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In the times of ancient Egypt and Greece, the early astronomers didn't have binoculars or telescopes. Yet the astronomers those days gathered the information and pieced together the theories that we now refer too. How did they do this? They would go outside of their huts at night and observe the heavens. They would then repeatedly go out day after day at the same time and chart any differences or similarities they saw. Over a long period of time this produced outstanding results. One of the major things that these ancient astronomers noticed was that the stars looked a little bit like animals and other items if you connected the dots. So of course they decided to name them, and thus was the origin of the constellations. There are many different constellations, most are named after gods and animals or other general items, and each one has its very own story. That's how the ancient people amused themselves, they didn't have TV's or computers, they only had the stars, Stars that told stories about the "Great Bear", "Orion The Hunter" or "Taurus The Bull". The constellations were also an important tool the ancient people used like a calendar. They noticed that there were 12 major "constellations" that went throughout the sky and then repeated themselves. They noticed that it took approximately 30 days for an entire constellation to pass throughout the sky. The reason this is, is because of the apparent path that the sun takes among the stars is called the Ecliptic. While the sun is moving along the Ecliptic it passes threw the 12 constellations and this is what created the Zodiac. There were many different views on what the Earth's significance to the universe was and how it worked along with the sun. In 2000 B.C the ancient...
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Astronaut Formal Training In order to become an astronaut, there are many different training tests and programs you have to take and pass. People wanting to become astronauts begin their formal space transportation system training during the year they become candidates. The candidate starts off by reading manuals and by taking computer-based training lessons on the different Orbiter systems, which range from propulsion to environmental control. Next, the candidates have to do the single system's trainer (SST). In this process, each astronaut is accompanied with an instructor who helps teach about the operations of each Orbiter subsystem. The soon to be formal astronauts, are trained in the SSTs to operate each system, to recognize malfunctions, and to perform corrective actions. After the astronauts complete the SST training program, they begin training in the complex Shuttle Mission Simulators (SMS). The SMS provide the astronauts with knowledge in all the areas of shuttle vehicle operations and in all system tasks having to do with the major flight phases. The major flight phases include prelaunch, ascent, orbit operations, entry, and landing. The orbit training includes payload operation, payload deployment, retrieval, and maneuvers. Some of these parts are taught to the astronauts at various base crew stations. In the beginning, astronauts use generic training software in the SMS until they are assigned to a specific flight. Approximately ten months before flight, astronauts train on a flight simulator with actual flight-specific training software. During the last eleven weeks, the astronauts also train with the flight controllers in the Mission Control Center (MCC). The astronauts and flight controllers learn to work as a team, solving problems and working together. After the flight assignment, the astronauts are in the SMS for about 300 hours. In addition to all previous training, the astronauts also have to go through programs that...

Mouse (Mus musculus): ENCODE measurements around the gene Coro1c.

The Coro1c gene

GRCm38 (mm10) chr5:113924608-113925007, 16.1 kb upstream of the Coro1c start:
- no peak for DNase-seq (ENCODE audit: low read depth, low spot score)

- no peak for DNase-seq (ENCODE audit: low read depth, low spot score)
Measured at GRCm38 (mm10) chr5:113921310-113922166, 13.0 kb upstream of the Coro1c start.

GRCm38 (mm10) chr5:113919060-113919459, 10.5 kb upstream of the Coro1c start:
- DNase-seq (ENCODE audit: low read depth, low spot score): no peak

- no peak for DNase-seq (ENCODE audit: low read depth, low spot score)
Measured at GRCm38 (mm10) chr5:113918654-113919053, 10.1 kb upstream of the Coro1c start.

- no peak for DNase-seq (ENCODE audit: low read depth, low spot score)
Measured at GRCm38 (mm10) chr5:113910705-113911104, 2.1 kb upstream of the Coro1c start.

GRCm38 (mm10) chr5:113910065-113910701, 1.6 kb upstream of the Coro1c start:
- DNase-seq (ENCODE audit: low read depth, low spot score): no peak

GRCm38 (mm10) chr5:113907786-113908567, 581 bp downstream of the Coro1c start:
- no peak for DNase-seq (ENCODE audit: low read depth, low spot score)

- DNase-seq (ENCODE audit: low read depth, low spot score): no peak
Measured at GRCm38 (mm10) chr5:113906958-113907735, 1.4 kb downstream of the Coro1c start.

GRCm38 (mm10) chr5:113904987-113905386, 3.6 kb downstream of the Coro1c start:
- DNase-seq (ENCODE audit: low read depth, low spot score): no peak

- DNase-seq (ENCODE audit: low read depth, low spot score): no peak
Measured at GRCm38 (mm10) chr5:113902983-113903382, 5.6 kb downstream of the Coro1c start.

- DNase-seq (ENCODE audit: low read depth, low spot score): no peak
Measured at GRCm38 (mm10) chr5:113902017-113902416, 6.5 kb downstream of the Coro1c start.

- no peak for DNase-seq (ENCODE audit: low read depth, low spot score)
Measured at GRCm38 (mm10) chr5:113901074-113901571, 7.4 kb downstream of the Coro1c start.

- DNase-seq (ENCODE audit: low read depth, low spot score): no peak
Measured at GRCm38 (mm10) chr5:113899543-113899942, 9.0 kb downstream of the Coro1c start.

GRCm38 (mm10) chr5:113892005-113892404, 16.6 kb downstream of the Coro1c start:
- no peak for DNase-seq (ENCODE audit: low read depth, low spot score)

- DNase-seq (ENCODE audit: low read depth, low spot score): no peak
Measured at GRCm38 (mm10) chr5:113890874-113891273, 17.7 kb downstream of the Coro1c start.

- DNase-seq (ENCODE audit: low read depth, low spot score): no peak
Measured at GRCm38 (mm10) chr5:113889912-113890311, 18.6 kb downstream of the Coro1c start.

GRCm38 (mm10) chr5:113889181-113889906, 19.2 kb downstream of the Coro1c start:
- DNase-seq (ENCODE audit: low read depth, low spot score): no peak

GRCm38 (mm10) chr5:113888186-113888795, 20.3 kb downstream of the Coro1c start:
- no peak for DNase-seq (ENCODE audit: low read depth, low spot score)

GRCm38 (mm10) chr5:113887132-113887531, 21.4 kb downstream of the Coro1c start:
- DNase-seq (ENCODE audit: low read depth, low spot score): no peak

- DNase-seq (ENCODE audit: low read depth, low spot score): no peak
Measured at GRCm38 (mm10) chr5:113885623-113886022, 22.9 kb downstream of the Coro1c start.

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Throughout the ages the study of what we call today chemistry has evolved into a highly developed point of study. One distinct element of chemistry is atomic theory. Throughout the ages atomic theory has been developed and extended by many different men who were all well-known chemists and physicists in their day. They developed the study of atoms from pure conjecture into known facts. John Dalton originally was a schoolteacher in England. He thought about atoms as particles, which could make up the elements of our universe. Dalton reasoned about the nature of compounds, his theory became known as the "law of multiple proportions: when two elements form a series of compounds, the ratios of the masses of the second element that combine with one gram of the first element can always be reduced to small whole numbers" (43). Dalton created his theory on atoms and their nature. It was made up of four parts. First, "each element is made up of tiny particles called atoms." Second, "The atoms of a given element are identical; the atoms of different elements are different in some fundamental way or ways." Third, "chemical compounds are formed when atoms of different elements combine with each other. A given compound always has the same relative numbers and types of atoms." Fourth, "chemical reactions involve reorganization of the atoms-changes in the way they are bound together. The atoms themselves are not changed in a chemical reaction." Dalton, using the information that he had deduced and assumptions that he had made, created a table of the atomic masses, also known as atomic weights. Despite the fact that many of the masses on Dalton's table were proved incorrect the creation of a table was a major step in the field of chemistry. (45) The ideas and information that Dalton produced...